Gef: What is the worst piece of writing advice you ever received? Or what piece of writing advice do you wish would just go away?
Gene: The worst piece of writing advice I ever personally received, and I’m sure many, many other writers have gotten it, and I am equally sure that it is always given with the very best of intentions is, “Write what you know.” I understand what that is supposed to mean: don’t try to write a first person account of flying an airplane if you have never even flown somewhere on vacation. The inauthenticity will kill you. But it can be stifling too. If you only write what you “know,” then how can you ever write fiction? Fiction, by definition isn’t known…it doesn’t exist before you imagine it. If you write a novel, the word “novel” means unique and new. It’s not that writing what you “know” is bad advice in itself, it’s also about when you usually first get it, which is traditionally at an impressionable time, when you’re first taking a creative writing class and first stretching your imaginative legs. It can thunder down at you so hard, and it seems to make a kind of intuitive sense. But the declarative aspect of it, like “stop on red,” feels like a command that you must obey…when I think it really isn’t saying what it sounds like it says anyway.
I think this particular piece of advice would be much better stated as “Weave what you know into something that only you could write.” Build your writing on a solid foundation of references, perspectives and descriptions that feel real because you have first-hand experience with them, then embellish that skeleton, that framework, with the imaginative expanse of your vision.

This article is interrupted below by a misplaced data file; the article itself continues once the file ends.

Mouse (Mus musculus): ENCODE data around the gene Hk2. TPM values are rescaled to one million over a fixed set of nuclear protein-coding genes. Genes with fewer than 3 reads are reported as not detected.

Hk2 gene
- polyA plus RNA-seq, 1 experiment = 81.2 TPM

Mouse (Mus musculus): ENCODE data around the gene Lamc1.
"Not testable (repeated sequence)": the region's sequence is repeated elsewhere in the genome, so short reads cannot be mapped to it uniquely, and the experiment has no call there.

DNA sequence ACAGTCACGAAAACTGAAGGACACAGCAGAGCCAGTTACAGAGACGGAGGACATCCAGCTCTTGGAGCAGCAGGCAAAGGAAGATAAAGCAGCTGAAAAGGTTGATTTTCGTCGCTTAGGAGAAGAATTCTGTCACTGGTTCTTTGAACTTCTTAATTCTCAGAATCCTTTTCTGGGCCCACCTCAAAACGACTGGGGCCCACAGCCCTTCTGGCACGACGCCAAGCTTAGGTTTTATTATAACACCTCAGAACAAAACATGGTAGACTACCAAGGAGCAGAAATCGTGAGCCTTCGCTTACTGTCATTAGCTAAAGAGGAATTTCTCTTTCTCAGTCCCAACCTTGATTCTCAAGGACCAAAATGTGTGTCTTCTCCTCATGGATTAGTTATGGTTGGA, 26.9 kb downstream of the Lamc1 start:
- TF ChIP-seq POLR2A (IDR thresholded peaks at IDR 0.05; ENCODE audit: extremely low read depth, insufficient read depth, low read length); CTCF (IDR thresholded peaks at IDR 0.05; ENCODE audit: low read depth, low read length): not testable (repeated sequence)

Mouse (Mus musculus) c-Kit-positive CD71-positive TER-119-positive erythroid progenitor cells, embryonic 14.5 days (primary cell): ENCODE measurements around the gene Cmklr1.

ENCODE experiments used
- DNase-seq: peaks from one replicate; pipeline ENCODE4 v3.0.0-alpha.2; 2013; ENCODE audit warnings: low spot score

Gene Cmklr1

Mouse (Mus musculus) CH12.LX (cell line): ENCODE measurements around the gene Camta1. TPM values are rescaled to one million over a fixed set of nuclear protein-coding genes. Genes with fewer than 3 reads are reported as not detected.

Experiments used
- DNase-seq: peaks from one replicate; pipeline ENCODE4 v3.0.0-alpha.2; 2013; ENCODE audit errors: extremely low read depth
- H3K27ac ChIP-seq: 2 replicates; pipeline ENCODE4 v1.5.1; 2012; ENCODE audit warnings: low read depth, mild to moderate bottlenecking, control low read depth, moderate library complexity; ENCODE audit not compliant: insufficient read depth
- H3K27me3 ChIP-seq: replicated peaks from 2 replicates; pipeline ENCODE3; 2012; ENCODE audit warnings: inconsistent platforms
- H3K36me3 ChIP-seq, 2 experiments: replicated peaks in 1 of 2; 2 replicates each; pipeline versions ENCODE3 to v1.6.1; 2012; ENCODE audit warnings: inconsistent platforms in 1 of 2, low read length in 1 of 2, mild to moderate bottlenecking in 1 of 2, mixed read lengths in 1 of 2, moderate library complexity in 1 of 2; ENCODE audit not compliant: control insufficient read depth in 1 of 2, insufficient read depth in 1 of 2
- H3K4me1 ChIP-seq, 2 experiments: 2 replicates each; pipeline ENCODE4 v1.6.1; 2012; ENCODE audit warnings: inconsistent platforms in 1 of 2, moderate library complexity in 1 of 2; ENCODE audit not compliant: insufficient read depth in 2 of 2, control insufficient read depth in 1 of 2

So weave what you know into something that only you could write…that’s my advice to anyone who wants advice about writing, every time I am asked.
Gef: How intensive does the research process get for you? What little tricks have you picked up with approaching the research phase of writing?
Gene: This will sound crazy, I’m sure, but I have gotten to the point in my fiction now that I don’t really do any traditional research. It started when I was doing the “Bill Hawley Undertakings,” which was a series of murder mysteries about a funeral director who winds up solving murders. I was an undertaker in a family business for 13 years…and no, I am not making that up. To save time, and help me concentrate on the story and not the setting, and simply to help keep all the characters straight, I started basically writing about myself. Bill Hawley looked and acted like me, his wife was a mirror of my wife, the place he worked looked like the place I worked, and everything took place in Cleveland, where I was born and raised. I thought of those books as my diary of things that never actually happened to me. It started as a kind of thought experiment, but it turned into something kind of cool in that when I’m writing, it feels a little other-wordly…like what I’m documenting is just a hair’s breadth away from being a fact. It’s fun…and it is very much a technique I’ve incorporated into my writing, all my writing, ever since. So, sure, I do some research, everyone does. But I don’t let the research become the fabric of the story. The story needs to feel like it is reality captured on the page, and transmitted into the mind’s eye of the reader. And nothing feels like real life, than real life…even if it is twisted up a little and presented in a way that never actually happened—which is about the best definition of “fiction” I have ever encountered.
Gef: What projects are you cooking up that folks can expect in the near future, and how can folks keep up with your shenanigans?